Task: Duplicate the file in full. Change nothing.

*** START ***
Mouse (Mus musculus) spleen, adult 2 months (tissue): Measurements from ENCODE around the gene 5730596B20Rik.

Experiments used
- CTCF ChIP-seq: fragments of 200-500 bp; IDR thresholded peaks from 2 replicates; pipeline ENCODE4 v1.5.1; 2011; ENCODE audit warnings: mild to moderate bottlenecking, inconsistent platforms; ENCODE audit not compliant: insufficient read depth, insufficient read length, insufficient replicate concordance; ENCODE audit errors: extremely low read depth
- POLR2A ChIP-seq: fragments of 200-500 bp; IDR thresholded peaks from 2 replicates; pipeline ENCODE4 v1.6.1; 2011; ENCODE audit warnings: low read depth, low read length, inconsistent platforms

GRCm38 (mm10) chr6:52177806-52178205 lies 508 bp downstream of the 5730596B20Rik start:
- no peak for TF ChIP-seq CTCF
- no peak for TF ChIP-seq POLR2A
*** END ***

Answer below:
Mouse (Mus musculus) spleen, adult 2 months (tissue): Measurements from ENCODE around the gene 5730596B20Rik.

Experiments used
- CTCF ChIP-seq: fragments of 200-500 bp; IDR thresholded peaks from 2 replicates; pipeline ENCODE4 v1.5.1; 2011; ENCODE audit warnings: mild to moderate bottlenecking, inconsistent platforms; ENCODE audit not compliant: insufficient read depth, insufficient read length, insufficient replicate concordance; ENCODE audit errors: extremely low read depth
- POLR2A ChIP-seq: fragments of 200-500 bp; IDR thresholded peaks from 2 replicates; pipeline ENCODE4 v1.6.1; 2011; ENCODE audit warnings: low read depth, low read length, inconsistent platforms

GRCm38 (mm10) chr6:52177806-52178205 lies 508 bp downstream of the 5730596B20Rik start:
- no peak for TF ChIP-seq CTCF
- no peak for TF ChIP-seq POLR2A